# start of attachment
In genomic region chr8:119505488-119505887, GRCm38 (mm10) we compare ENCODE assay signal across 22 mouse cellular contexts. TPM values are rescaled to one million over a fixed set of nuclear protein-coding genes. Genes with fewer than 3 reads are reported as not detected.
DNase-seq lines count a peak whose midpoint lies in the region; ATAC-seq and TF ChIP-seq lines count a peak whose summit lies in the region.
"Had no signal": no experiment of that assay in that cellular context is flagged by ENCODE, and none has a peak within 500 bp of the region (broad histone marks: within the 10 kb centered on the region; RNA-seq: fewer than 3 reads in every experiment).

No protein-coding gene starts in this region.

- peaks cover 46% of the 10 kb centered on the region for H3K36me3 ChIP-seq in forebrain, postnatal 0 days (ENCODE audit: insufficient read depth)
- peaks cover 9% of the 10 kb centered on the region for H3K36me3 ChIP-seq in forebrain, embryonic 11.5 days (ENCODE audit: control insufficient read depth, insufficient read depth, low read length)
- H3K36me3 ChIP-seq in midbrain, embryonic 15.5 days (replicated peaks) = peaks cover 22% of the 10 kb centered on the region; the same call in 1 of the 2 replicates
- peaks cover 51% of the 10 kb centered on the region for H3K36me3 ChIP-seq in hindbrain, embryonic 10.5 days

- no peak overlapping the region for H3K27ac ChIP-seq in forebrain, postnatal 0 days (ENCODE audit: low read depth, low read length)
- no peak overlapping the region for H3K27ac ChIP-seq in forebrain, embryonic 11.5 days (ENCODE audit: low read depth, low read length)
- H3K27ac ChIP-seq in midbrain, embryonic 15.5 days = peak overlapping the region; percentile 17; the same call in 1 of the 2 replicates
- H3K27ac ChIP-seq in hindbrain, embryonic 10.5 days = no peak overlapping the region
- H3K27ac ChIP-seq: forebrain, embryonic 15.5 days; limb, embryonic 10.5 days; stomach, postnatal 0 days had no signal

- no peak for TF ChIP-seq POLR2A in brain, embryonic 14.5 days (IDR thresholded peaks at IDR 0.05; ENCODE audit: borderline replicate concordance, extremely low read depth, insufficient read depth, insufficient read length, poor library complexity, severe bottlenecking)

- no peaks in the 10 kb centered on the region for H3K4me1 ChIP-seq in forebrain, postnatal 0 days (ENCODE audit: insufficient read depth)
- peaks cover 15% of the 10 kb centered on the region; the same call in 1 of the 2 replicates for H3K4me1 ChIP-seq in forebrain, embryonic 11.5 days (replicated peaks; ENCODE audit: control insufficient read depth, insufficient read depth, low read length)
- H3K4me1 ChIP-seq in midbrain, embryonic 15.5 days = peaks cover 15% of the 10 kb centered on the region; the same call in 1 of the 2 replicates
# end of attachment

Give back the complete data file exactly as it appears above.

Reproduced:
In genomic region chr8:119505488-119505887, GRCm38 (mm10) we compare ENCODE assay signal across 22 mouse cellular contexts. TPM values are rescaled to one million over a fixed set of nuclear protein-coding genes. Genes with fewer than 3 reads are reported as not detected.
DNase-seq lines count a peak whose midpoint lies in the region; ATAC-seq and TF ChIP-seq lines count a peak whose summit lies in the region.
"Had no signal": no experiment of that assay in that cellular context is flagged by ENCODE, and none has a peak within 500 bp of the region (broad histone marks: within the 10 kb centered on the region; RNA-seq: fewer than 3 reads in every experiment).

No protein-coding gene starts in this region.

- peaks cover 46% of the 10 kb centered on the region for H3K36me3 ChIP-seq in forebrain, postnatal 0 days (ENCODE audit: insufficient read depth)
- peaks cover 9% of the 10 kb centered on the region for H3K36me3 ChIP-seq in forebrain, embryonic 11.5 days (ENCODE audit: control insufficient read depth, insufficient read depth, low read length)
- H3K36me3 ChIP-seq in midbrain, embryonic 15.5 days (replicated peaks) = peaks cover 22% of the 10 kb centered on the region; the same call in 1 of the 2 replicates
- peaks cover 51% of the 10 kb centered on the region for H3K36me3 ChIP-seq in hindbrain, embryonic 10.5 days

- no peak overlapping the region for H3K27ac ChIP-seq in forebrain, postnatal 0 days (ENCODE audit: low read depth, low read length)
- no peak overlapping the region for H3K27ac ChIP-seq in forebrain, embryonic 11.5 days (ENCODE audit: low read depth, low read length)
- H3K27ac ChIP-seq in midbrain, embryonic 15.5 days = peak overlapping the region; percentile 17; the same call in 1 of the 2 replicates
- H3K27ac ChIP-seq in hindbrain, embryonic 10.5 days = no peak overlapping the region
- H3K27ac ChIP-seq: forebrain, embryonic 15.5 days; limb, embryonic 10.5 days; stomach, postnatal 0 days had no signal

- no peak for TF ChIP-seq POLR2A in brain, embryonic 14.5 days (IDR thresholded peaks at IDR 0.05; ENCODE audit: borderline replicate concordance, extremely low read depth, insufficient read depth, insufficient read length, poor library complexity, severe bottlenecking)

- no peaks in the 10 kb centered on the region for H3K4me1 ChIP-seq in forebrain, postnatal 0 days (ENCODE audit: insufficient read depth)
- peaks cover 15% of the 10 kb centered on the region; the same call in 1 of the 2 replicates for H3K4me1 ChIP-seq in forebrain, embryonic 11.5 days (replicated peaks; ENCODE audit: control insufficient read depth, insufficient read depth, low read length)
- H3K4me1 ChIP-seq in midbrain, embryonic 15.5 days = peaks cover 15% of the 10 kb centered on the region; the same call in 1 of the 2 replicates